AWS Step Functions with Workflow Studio finally there!

By Daniel Aniszkiewicz ยท 20 June, 2021


In today's post, we will focus on AWS Step Functions, specifically AWS Step Functions Workflow Studio. We will start with some background information for people who have never worked with this AWS service, and then we will play with a practical example of Workflow Studio.

We will create a workflow that will send us an email reminder about some information we need to do this year.

But first, the theory.

The AWS Step Functions service has existed inside AWS since 2016. It's a serverless orchestration service, which helps developers working with their workflows by making possibility to model those workflows as state machines. The workflow design process is by using Amazon States Language.

Step Functions help a lot in the case of collaboration process with other team members and non-technical people. As you can see, it has a nice feature, which visualizes the whole workflow.


It has also other benefits like:

  • Identifying and debugging errors is easier when whole steps are highlighted.
  • It's better for long-running and complex workflows (when single Lambda has a limit of 15 minutes).
  • AWS Step Functions automatically triggers and tracks each step, and retries when there are errors, so your application executes in order and as expected.
  • With AWS Step Functions, you pay only for the transition from one step of your application workflow to the next, called a state transition (plus for the resources which you use).

We have two types of AWS Step Functions:

  • Standard for long term running workflows.
  • Express for the short term workflows (max 5 minutes, where for the standard we have 1 year).


Please keep in mind that for Express type there is no visualization feature available.

More information about the differences here.

General content

Since a couple of days, the AWS Step Functions Workflow Studio has been released. Finally, AWS created the visual workflow designer to create Step Functions. It's so amazing and was so highly demanded by users, so I am glad that this is now available to be used.

For the purpose of this blog post, let's create some AWS Step Functions workflow by using the visual workflow, and simply drag and drop what we need.

Our goal is to create a workflow that will send us an email reminder with some errand we need to do for the year. Given that AWS Step Functions Standard type can wait a whole year to be executed, I think it will be fun to try this out.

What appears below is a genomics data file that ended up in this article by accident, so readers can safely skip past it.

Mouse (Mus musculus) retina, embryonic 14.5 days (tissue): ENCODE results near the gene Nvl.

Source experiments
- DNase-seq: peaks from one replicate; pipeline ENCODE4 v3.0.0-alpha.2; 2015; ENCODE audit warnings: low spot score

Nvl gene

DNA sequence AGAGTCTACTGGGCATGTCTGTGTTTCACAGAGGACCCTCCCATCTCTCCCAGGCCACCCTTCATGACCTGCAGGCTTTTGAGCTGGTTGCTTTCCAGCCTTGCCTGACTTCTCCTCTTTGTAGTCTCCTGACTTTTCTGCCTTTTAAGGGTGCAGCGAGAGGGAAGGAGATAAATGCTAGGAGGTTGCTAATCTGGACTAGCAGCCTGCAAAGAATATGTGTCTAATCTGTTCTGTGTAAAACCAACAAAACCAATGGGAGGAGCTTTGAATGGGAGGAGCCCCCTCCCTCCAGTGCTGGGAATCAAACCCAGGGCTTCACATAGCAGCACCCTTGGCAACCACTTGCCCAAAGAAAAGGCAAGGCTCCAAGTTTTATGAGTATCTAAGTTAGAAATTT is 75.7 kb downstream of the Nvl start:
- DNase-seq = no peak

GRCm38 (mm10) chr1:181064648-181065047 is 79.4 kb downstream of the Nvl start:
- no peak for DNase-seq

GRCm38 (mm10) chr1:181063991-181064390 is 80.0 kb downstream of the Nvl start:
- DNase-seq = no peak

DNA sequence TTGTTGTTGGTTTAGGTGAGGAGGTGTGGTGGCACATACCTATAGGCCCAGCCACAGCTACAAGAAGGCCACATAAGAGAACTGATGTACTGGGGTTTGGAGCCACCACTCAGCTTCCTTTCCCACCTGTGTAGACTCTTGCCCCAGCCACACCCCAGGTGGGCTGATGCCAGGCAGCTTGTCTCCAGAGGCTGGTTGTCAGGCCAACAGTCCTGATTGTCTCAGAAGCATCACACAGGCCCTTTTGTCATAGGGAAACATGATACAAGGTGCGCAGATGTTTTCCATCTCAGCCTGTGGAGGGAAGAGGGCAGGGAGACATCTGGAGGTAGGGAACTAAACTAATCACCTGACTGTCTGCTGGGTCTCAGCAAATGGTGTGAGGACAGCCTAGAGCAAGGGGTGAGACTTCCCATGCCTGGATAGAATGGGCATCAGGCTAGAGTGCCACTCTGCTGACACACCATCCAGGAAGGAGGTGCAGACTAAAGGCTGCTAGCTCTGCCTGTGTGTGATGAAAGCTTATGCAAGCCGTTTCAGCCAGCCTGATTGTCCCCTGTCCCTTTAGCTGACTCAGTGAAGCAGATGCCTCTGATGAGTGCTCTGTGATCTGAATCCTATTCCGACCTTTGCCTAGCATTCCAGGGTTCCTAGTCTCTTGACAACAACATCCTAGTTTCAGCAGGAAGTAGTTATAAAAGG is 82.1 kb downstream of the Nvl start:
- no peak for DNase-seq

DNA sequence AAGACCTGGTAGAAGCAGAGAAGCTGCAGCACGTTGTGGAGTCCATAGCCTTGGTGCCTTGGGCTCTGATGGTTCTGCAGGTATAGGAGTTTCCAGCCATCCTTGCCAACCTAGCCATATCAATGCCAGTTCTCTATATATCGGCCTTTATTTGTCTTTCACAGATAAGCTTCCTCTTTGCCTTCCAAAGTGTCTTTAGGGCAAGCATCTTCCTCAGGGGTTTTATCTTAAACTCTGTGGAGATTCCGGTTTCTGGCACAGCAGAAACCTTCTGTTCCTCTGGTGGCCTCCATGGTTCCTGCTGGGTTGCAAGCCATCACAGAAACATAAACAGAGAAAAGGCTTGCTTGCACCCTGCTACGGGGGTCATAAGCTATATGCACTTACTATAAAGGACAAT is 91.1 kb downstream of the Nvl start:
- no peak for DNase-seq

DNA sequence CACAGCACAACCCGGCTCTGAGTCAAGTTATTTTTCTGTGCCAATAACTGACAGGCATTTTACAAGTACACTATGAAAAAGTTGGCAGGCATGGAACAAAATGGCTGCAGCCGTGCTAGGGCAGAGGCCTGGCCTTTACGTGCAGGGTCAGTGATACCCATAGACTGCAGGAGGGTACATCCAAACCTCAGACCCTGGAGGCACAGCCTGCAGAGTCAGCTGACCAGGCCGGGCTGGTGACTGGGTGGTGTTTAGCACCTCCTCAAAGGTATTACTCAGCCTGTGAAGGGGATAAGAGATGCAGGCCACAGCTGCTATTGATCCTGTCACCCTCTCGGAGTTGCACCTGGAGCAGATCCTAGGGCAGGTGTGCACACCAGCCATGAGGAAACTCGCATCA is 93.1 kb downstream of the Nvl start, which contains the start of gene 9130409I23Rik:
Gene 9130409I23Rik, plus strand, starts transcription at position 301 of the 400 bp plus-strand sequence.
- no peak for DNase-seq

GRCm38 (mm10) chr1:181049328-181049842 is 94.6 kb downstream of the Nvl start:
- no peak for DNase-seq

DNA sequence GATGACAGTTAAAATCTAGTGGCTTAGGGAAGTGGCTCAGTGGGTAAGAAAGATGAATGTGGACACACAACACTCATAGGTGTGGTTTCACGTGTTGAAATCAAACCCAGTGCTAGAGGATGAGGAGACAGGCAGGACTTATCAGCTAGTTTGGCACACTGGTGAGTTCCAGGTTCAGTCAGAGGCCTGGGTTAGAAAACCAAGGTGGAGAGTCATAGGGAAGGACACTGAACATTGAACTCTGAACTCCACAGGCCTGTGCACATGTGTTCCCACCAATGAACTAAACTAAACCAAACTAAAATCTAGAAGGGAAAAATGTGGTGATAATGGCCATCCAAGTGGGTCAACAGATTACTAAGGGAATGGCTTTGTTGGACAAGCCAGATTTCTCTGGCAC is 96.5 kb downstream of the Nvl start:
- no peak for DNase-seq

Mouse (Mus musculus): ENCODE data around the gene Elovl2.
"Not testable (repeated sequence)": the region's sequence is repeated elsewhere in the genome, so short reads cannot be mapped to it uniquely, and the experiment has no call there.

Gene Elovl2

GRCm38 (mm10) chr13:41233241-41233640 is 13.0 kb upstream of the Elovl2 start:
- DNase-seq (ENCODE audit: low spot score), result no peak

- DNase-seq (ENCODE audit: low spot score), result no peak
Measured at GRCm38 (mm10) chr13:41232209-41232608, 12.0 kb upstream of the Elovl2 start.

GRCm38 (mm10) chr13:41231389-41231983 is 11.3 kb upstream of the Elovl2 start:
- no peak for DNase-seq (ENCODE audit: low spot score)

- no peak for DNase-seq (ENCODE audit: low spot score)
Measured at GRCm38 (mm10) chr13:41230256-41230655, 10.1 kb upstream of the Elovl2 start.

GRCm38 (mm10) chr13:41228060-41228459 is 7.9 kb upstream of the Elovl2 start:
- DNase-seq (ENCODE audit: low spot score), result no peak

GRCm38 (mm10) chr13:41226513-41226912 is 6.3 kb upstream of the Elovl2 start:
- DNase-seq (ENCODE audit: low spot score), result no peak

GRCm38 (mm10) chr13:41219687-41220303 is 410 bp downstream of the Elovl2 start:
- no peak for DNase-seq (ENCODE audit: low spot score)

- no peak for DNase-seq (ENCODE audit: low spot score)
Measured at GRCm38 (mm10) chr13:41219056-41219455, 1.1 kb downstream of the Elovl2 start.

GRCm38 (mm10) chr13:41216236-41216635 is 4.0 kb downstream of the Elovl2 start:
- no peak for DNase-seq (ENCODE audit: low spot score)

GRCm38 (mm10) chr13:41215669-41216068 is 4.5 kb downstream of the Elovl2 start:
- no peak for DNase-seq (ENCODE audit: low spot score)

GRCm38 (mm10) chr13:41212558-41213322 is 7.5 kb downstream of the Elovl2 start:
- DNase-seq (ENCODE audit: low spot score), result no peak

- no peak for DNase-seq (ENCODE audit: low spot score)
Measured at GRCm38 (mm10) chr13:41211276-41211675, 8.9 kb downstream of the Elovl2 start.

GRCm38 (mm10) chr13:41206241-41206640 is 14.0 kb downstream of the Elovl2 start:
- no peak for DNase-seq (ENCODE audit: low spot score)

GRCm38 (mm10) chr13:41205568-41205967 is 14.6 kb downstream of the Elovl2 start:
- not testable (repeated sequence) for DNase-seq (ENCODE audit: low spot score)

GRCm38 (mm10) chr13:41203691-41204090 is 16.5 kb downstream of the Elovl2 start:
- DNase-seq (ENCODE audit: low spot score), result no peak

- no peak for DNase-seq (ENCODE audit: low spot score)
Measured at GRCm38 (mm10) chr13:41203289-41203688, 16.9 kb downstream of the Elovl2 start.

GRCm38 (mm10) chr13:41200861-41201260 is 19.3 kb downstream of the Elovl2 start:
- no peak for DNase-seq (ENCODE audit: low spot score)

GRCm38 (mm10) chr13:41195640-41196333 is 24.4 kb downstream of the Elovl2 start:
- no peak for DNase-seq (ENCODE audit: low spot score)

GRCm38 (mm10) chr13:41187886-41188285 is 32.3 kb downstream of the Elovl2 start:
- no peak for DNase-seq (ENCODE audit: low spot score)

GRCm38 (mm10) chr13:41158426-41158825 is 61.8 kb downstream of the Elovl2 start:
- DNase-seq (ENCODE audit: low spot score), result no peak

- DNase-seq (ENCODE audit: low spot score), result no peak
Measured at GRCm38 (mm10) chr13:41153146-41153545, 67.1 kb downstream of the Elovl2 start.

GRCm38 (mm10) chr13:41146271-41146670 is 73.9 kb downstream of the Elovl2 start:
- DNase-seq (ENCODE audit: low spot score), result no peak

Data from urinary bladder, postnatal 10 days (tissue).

We will use the Amazon SES service to send the email, and we will use the AWS Lambda function to handle the sending. For the purpose of this article, I prepared a ready-made project (The full readme is available on Github) based on Serverless Framework that will handle this process. The implementation is in Ruby.

On our side, we will only need to deploy the above project, and combine a few elements in AWS Step Functions Workflow Studio.

Creating a state machine

So let's get started, log into AWS, go to AWS Step Functions, and start the fun by pressing Create state machine.

As you can see, there are two tabs on the left side in workflow studios:

  • Action panel, where AWS service APIs are available.
  • Flow panel, which are the flow states you can use in AWS Step Functions.

Items from both panels can be drag and dropped into the workflow.

Let's start by creating the first state flow, which is the Pass state. We will use it for the purpose of getting the input parameters, which are both the reminder title, and the reminder date. These are the only parameters we need.

For this drag and drop Pass state, and we need to set parameter transformations to pass them on.

Take into note that if you do not provide the required parameters, the execution will fail. Also, if you send more parameters, they will be omitted as we only allow two specific ones.

Let's now deal with the addition of Wait State. We need this state to wait for the next task to complete. From the parameters of the previous state, we have the reminder_date parameter. We will use it to set the time that must elapse to have a transition to the next state.

After waiting until the appropriate time, we will want to invoke our Lambda function which, based on the reminder_topic parameter, will send an email notification.

Finally, let's add basic error handling for our Lambda function. Any error will cause our workflow to end the execution of our state machine.

Now we just need to save our state machine, we can see the whole definition and diagram. Also, permissions will be created and we can add logging. At the very end, we have to name the state machine and save it, which will start the process of creating it.

After creating our state machine, let's test it.

Let's use as input parameters:

Note that reminder_date must be compatible with ISO8601. Here is a page where you can convert your dates. Remember about time zones.

Then wait until all the steps are done.

After waiting, we can see that our workflow was executed without any problems. We can see every step, all input and output parameters.

And at the very end we can check the email:



  • We've learned the basics of Workflow Studio, and we were able to create a simple workflow for email reminders.

As you can see, it is very fast, efficient, and fun to use Workflow Studio! I highly encourage you to give it a try yourself, there are still many useful features to use, AWS services as well as different types of states.

Additionally, the workflow created for this blogpost is not a production solution.

There will be more blogposts on AWS Step Functions in the near future. Stay tuned.